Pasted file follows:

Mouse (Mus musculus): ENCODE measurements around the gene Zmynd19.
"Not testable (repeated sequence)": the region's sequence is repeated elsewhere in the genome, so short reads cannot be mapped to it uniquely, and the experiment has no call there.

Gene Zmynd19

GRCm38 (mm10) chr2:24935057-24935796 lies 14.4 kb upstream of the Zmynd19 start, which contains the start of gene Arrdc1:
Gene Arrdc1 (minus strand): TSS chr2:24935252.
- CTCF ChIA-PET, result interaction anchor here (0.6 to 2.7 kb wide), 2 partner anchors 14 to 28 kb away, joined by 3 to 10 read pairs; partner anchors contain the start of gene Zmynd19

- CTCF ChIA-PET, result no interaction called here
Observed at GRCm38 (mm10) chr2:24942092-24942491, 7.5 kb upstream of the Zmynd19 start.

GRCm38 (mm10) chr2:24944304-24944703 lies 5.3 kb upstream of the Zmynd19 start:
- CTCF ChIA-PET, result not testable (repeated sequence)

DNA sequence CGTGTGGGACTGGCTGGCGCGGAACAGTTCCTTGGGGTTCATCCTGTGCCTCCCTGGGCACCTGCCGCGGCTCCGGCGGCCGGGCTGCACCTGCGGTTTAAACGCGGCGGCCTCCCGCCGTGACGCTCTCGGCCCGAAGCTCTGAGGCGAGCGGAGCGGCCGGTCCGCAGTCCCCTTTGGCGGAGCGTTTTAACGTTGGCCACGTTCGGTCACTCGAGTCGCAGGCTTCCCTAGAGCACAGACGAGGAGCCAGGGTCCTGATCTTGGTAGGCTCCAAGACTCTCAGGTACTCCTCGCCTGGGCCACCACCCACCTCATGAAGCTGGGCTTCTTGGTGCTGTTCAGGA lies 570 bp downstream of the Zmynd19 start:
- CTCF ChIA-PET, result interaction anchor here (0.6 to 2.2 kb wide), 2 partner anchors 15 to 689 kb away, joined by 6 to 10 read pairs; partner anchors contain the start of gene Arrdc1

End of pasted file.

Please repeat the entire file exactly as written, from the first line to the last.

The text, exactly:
Mouse (Mus musculus): ENCODE measurements around the gene Zmynd19.
"Not testable (repeated sequence)": the region's sequence is repeated elsewhere in the genome, so short reads cannot be mapped to it uniquely, and the experiment has no call there.

Gene Zmynd19

GRCm38 (mm10) chr2:24935057-24935796 lies 14.4 kb upstream of the Zmynd19 start, which contains the start of gene Arrdc1:
Gene Arrdc1 (minus strand): TSS chr2:24935252.
- CTCF ChIA-PET, result interaction anchor here (0.6 to 2.7 kb wide), 2 partner anchors 14 to 28 kb away, joined by 3 to 10 read pairs; partner anchors contain the start of gene Zmynd19

- CTCF ChIA-PET, result no interaction called here
Observed at GRCm38 (mm10) chr2:24942092-24942491, 7.5 kb upstream of the Zmynd19 start.

GRCm38 (mm10) chr2:24944304-24944703 lies 5.3 kb upstream of the Zmynd19 start:
- CTCF ChIA-PET, result not testable (repeated sequence)

DNA sequence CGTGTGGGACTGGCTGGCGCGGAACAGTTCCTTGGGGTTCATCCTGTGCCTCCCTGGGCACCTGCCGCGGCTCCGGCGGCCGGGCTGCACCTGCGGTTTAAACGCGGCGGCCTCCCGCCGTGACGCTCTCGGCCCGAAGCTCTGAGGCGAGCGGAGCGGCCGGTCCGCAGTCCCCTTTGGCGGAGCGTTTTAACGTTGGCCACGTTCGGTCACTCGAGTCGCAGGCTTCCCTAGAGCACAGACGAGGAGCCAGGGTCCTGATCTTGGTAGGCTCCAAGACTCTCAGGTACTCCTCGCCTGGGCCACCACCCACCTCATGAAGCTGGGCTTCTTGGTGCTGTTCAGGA lies 570 bp downstream of the Zmynd19 start:
- CTCF ChIA-PET, result interaction anchor here (0.6 to 2.2 kb wide), 2 partner anchors 15 to 689 kb away, joined by 6 to 10 read pairs; partner anchors contain the start of gene Arrdc1